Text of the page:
California Students Eating Less Junk Food

State laws making a difference, says study
By Dustin Lushing,  Newser Staff
Posted May 11, 2012 4:12 PM CDT
California Students Eating Less Junk Food
California laws have curbed the amount of junk food that kids can eat at school.   (Shutterstock)

Why do teens in California consume fewer calories a day than young people in other states? It's because they snack less when at school, a new study finds, and they snack less because state laws have curbed the sale of junk food and banned the sale of soda and sugary drinks in schools, reports NPR. California teens ingest 158 fewer calories daily than teens in other states, an amount that can have a big cumulative effect for the better.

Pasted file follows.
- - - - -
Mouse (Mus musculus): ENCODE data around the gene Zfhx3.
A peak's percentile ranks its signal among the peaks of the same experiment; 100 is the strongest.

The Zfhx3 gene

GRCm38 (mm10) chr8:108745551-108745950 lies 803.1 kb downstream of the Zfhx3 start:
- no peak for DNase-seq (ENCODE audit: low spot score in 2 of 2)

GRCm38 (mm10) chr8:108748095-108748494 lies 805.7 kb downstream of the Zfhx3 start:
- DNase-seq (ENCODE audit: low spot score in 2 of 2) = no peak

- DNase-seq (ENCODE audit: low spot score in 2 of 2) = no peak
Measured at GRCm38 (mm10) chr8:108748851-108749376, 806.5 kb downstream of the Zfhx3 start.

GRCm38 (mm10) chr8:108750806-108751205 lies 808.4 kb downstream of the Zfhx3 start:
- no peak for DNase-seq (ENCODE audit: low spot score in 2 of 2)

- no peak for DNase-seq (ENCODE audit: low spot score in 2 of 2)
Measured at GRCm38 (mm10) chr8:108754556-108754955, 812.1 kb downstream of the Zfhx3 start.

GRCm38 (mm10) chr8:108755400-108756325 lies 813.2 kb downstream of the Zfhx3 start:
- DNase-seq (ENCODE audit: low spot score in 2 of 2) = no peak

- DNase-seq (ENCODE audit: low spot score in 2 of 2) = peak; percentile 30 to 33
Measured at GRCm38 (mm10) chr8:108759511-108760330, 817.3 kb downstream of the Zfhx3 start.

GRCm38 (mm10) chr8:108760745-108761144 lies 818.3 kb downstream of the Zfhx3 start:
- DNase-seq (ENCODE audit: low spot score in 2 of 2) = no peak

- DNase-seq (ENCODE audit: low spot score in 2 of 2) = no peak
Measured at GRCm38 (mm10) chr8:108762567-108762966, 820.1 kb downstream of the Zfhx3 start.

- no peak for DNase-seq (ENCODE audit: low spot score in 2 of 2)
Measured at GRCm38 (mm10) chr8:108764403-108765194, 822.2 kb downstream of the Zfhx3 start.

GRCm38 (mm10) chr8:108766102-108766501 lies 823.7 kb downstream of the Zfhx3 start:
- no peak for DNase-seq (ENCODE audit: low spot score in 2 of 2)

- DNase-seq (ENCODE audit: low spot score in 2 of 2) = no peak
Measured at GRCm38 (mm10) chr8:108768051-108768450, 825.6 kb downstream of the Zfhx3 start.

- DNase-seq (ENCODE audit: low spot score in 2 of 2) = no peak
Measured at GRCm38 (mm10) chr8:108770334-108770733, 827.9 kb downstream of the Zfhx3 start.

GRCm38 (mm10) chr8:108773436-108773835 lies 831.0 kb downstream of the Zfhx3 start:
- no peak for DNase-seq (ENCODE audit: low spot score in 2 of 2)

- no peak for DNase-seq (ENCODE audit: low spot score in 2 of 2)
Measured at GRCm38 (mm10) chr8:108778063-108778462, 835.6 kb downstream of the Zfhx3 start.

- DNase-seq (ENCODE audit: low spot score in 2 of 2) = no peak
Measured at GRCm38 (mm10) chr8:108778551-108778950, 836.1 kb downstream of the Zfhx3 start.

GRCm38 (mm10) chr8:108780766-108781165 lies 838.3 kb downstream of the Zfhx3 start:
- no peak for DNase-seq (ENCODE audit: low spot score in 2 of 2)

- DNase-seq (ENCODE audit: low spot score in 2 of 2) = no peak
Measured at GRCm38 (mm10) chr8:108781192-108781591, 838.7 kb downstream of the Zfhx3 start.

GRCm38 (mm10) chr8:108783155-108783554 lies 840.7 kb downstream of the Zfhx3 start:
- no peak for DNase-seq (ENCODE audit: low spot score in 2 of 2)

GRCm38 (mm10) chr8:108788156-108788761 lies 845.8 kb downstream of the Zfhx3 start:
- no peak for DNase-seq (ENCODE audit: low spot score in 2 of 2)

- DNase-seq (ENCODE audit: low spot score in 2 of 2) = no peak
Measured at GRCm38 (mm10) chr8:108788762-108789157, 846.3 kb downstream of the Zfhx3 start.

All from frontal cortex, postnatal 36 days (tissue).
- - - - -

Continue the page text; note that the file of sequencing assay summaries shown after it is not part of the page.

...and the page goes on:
"The evidence is entirely consistent with what the laws were designed to do," says one University of Illinois researcher. The saved calories—150 is roughly the number found in a sweetened 12-ounce beverage—"can mean 15 pounds a year," says a nutrition expert. The long-term effects of the state laws on kids' health need more study, but the current results are "very encouraging," say the study's authors. (More nutrition stories.)

Get the news faster.
Tap to install our app.
Install the Newser News app
in two easy steps:
1. Tap in your navigation bar.
2. Tap to Add to Home Screen.